Observing at Mauna Kea.

In class, I took a few minutes to describe to you the sort of observing project which takes me to Mauna Kea to use the CFHT. Since my research concerns the nature of remote galaxies, it is premature to describe the science too deeply now; but I wanted to take the opportunity to tell you a little about what it is like to be on the mountain and work there. The first thing I can tell you is that it is very exciting, especially if you are an astronomer. It is a great privilege to be allowed unimpeded use of one of these sophisticated and powerful facilities to do whatever research you find provocative, and just being on the mountain, the home of so many great telescopes, is quite a sensation. You meet and talk with some of the world's great astronomers and scientists (and they with you!) because they are there to use other telescopes, or even your own telescope after your scheduled run is finished. So there is a real spirit of scientific adventure on the mountain and in the various offices. But the actual observing is very different from what you may imagine, thanks mostly to the demands of the site itself. On arrival in Hawaii you instantly travel to Hale Pohaku, the lodge at the mid-level site (at an altitude of about 9000 feet) to live for the duration of the observing run. This is very important. Working at high altitude can be difficult, and if you develop sicknesses like high-altitude pulmonary edema (HAPE) or cerebral edema (HACE), it can be very serious, or even life-threatening. That is why, if the conditions turn foul, you have be prepared to evacuate the summit rapidly. The problem is not so much simply getting sick as getting sick while unable to leave, in which case the high altitude sickness becomes a real concern. I am not joking when I talk about foul weather on the summit. `Mauna Kea' is Hawaiian for `White Mountain', a name which arises because of the frequent heavy snows on the summit. At altitude, the temperature is never more than a few degrees above or below zero Celsius, and there can be enormous blizzards which can deposit feet of snow in very short order. The winds can be ferocious -- I have experienced winds of more than one hundred and fifty miles per hour there -- and freezing rain is not uncommon, usually in strong winds. Since the roads are quite precipitous, this can add to the danger. In addition to this, of course, one is working nights -- typically very long nights. It is not uncommon to drive up to the summit from Hale Pohaku at about 2 P.M., to spend the afternoon hours setting up and calibrating the electronic instruments, to observe all night (from perhaps 8:00 P.M. to 6:00 A.M.), to use the morning twilight hours to recheck the instrumental calibration, and then to drive down to Hale Pohaku for about five or six hours of sleep before lunch and a return to the summit. All in all, observing runs can be exhausting, frustrating, and just plain infuriating, especially when you spend precious money from your research grant to take yourself and a graduate student all the way out there, only to lose the entire run to high winds or an instrumental catastrophe. As vexing as that is for me, it is worse for the student, of course! His or her whole thesis may depend on the hoped-for data. And the problem is that there is no guarantee that you will get any more telescope time. Every grant of time is won in a competition with other scientists who want to use the telescope for other purposes. A typical big telescope is oversubscribed by about a factor of three or four, so there is a real element of lottery in the enterprise. But when the conditions are ideal, and the instrument works well, there is nothing like it!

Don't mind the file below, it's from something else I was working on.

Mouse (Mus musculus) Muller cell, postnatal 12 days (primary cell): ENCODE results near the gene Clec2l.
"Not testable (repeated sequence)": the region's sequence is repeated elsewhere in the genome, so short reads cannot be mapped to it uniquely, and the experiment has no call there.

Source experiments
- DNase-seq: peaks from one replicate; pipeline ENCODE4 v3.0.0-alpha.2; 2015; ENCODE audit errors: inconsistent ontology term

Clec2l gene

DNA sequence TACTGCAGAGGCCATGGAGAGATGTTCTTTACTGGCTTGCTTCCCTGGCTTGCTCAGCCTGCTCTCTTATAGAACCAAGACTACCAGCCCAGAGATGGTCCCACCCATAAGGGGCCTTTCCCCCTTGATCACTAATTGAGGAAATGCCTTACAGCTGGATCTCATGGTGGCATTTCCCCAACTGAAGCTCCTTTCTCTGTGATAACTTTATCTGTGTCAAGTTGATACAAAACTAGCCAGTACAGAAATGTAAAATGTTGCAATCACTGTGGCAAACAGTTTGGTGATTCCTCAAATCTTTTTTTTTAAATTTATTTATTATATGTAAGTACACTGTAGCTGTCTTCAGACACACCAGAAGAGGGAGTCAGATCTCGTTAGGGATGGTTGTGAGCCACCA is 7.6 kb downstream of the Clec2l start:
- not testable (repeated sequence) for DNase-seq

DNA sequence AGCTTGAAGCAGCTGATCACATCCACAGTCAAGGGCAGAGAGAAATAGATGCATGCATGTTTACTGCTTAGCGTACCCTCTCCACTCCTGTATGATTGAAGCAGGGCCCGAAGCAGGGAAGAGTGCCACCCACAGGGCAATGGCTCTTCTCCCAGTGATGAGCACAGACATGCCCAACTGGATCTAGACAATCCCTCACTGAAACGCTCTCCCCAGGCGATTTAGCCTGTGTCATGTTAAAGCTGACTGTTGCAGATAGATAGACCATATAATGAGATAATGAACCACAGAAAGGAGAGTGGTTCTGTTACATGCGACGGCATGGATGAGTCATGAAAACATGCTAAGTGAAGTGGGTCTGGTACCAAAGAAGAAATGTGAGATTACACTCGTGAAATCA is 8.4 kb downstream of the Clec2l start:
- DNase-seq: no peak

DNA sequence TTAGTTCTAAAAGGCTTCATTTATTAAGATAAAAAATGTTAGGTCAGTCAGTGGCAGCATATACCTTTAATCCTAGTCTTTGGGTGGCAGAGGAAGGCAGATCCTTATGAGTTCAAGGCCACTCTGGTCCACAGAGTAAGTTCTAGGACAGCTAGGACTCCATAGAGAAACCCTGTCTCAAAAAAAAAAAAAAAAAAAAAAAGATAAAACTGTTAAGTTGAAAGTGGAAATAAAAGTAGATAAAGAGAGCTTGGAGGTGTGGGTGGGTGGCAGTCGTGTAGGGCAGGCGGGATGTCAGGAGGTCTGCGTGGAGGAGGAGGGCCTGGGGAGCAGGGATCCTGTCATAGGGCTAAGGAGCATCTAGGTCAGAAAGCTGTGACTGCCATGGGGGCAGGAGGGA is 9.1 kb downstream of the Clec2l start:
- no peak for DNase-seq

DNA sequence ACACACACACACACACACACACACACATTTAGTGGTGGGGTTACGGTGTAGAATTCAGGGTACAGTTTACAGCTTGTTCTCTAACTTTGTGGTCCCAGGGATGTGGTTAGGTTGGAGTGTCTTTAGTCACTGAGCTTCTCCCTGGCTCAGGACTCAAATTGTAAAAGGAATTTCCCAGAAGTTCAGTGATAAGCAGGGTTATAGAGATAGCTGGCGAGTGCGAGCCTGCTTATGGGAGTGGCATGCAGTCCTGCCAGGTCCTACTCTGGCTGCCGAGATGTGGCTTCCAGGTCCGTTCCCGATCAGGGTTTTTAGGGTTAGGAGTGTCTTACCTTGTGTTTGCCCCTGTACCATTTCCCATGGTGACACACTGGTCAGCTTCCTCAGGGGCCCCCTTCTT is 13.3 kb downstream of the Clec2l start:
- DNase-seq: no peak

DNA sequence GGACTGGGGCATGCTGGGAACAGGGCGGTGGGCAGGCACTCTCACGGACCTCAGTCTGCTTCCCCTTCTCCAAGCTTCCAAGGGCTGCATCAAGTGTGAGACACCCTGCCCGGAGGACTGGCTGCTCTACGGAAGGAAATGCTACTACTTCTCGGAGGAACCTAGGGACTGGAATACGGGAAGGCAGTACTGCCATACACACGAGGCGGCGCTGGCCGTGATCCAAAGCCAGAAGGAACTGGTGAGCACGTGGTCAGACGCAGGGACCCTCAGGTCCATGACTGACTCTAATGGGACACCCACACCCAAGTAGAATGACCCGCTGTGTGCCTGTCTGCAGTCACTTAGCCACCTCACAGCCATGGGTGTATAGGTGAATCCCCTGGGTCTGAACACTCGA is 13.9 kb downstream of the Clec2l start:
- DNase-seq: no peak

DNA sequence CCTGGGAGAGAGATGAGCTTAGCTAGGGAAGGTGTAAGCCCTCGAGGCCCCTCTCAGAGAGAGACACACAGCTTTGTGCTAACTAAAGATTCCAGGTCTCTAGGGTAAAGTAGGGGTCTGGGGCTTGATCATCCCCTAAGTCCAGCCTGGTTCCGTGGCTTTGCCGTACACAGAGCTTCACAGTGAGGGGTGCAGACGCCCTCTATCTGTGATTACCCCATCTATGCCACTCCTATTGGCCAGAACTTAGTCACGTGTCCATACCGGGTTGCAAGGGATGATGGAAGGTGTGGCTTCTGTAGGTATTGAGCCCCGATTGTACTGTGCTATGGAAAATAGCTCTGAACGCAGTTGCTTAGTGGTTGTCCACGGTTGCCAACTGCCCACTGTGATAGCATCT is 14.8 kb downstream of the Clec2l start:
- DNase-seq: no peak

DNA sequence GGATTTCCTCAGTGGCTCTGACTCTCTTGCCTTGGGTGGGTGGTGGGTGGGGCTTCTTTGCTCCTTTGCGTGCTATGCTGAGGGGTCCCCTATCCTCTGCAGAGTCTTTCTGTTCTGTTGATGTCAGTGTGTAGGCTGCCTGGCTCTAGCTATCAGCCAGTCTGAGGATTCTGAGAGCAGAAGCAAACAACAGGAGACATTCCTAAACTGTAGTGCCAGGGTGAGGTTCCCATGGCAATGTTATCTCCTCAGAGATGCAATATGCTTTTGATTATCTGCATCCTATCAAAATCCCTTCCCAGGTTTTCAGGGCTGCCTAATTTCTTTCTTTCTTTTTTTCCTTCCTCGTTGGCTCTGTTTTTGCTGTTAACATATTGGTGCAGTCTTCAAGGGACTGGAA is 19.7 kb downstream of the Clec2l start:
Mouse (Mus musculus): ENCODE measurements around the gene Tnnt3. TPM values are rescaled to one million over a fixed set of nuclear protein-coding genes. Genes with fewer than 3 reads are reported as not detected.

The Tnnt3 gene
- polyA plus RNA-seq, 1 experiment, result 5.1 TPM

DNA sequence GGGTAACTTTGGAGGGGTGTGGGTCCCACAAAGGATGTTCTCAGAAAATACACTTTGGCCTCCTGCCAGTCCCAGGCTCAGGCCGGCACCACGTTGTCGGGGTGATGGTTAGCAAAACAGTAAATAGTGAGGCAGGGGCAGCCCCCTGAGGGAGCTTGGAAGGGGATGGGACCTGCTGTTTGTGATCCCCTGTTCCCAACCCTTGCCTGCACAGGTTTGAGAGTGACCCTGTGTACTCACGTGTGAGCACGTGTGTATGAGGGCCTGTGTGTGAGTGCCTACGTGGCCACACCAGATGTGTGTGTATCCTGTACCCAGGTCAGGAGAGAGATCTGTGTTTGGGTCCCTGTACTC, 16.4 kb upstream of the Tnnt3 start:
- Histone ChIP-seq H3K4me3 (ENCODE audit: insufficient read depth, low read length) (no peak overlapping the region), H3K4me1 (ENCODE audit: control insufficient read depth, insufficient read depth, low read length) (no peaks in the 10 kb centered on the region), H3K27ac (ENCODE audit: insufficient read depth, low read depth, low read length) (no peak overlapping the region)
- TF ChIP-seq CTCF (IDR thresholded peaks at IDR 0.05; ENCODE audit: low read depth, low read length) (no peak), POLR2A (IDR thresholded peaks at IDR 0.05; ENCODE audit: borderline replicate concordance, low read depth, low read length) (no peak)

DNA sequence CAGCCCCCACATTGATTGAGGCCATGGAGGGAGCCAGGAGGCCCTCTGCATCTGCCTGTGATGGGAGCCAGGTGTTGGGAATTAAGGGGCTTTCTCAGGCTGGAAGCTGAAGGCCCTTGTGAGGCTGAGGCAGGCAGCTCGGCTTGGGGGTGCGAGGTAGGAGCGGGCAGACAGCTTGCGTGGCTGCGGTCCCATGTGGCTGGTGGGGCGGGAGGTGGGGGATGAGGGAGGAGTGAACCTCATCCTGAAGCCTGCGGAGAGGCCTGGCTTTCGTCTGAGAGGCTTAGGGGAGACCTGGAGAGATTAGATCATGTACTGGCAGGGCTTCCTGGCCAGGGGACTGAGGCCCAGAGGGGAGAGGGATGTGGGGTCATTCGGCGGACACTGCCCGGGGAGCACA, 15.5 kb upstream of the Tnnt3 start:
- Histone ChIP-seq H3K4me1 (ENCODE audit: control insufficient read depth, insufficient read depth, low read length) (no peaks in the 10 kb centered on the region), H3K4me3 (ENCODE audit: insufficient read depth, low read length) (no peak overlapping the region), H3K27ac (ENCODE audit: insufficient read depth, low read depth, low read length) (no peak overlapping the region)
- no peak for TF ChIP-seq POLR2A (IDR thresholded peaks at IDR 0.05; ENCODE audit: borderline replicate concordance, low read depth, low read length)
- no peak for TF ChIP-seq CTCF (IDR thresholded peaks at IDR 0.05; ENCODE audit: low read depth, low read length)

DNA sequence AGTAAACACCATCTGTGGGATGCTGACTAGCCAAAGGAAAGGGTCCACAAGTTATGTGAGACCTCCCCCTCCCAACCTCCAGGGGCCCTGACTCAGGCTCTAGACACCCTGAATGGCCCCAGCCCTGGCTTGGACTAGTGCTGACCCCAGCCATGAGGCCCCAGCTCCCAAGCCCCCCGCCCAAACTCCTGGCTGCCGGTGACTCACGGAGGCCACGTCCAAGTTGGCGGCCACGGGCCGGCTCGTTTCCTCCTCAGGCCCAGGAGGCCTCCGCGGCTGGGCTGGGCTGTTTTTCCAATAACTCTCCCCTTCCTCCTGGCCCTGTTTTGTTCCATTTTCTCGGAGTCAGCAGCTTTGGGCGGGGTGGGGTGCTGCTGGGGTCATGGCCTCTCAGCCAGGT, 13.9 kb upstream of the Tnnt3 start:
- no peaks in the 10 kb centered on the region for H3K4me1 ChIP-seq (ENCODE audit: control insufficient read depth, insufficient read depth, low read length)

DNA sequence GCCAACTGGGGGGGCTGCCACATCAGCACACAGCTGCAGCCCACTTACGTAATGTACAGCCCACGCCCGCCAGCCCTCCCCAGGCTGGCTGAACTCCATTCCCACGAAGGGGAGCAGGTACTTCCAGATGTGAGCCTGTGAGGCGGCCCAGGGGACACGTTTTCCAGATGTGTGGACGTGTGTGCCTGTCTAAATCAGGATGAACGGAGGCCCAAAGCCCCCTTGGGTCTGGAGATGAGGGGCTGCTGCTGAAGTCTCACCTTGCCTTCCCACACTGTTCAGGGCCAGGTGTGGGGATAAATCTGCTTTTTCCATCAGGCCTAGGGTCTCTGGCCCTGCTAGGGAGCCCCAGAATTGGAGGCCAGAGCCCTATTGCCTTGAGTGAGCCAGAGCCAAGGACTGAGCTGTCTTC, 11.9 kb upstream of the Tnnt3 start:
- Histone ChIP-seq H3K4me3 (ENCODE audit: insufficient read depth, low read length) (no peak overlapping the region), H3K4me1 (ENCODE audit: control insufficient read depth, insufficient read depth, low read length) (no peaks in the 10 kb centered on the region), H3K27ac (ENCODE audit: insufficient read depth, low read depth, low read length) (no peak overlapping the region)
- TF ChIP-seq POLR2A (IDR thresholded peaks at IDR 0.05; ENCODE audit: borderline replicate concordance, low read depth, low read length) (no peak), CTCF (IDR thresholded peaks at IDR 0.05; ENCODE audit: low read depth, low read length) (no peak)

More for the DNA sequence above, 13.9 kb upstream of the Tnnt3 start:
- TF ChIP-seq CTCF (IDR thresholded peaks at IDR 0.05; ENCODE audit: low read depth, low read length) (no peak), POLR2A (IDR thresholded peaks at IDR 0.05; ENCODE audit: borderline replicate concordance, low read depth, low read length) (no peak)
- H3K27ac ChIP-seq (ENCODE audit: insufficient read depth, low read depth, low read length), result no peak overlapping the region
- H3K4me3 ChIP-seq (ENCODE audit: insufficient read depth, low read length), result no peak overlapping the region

A Prosaic Question: Why Glass Mirrors?

As we have seen, reflecting telescopes work because the light bounces off a shiny surface and is brought to a focus by the carefully-designed shape of that surface. But why do we use glass at all? Why not make big mirrors of wood, or steel, and merely coat them with a shiny surface? As it happens, this is essentially what was done for centuries after Newton. People like William Herschel and Lord Rosse built large reflectors in which the mirrors were made of a special metal alloy called speculum, which was simply burnished or polished to make it very reflective. It is only in the last century or so that the use of glass has become standard, and here are some reasons why: Ease of production: glass can be readily melted at a moderate temperature, and once molten can be poured into a mould of approximately the desired shape. Thereafter, it is fairly soft and easy to grind and polish to the precise shape wanted. Cheapness: it is relatively inexpensive. Lightness: glass is fairly light, so a big slab of it does not weigh as much as many other materials would. This reduces the mechanical load on the telescope structure. Thermal properties: As I noted in an earlier section, there are modern kinds of glass that have almost zero "coefficient of thermal expansion." What this means is that the glass neither expands nor contracts as the temperature changes; thus the mirror does not change in shape, and the image quality is maintained. (Steel, by contrast, expands a lot when it is heated. That is why railway tracks have gaps in them, so the rails can expand rather than buckle when they get heated on a summer's day.) Of these properties, it is the last -- the thermal property -- that is the most important. There are different kinds of modern glass, some of them quite expensive, which are used in telescope construction. Many of the older telescopes, however, do not have this kind of glass. Consequently, it is very important for them in particular, but for all telescopes in general, that we try to provide a stable temperature in the dome. Our aim is usually to keep the dome as cool in the day as we expect it to be at night, so that when we start observing there are no big temperature differences. One of the ways this is accomplished at the CFHT is by active refrigeration of the dome: there are actually big cooling coils embedded in the cement floor.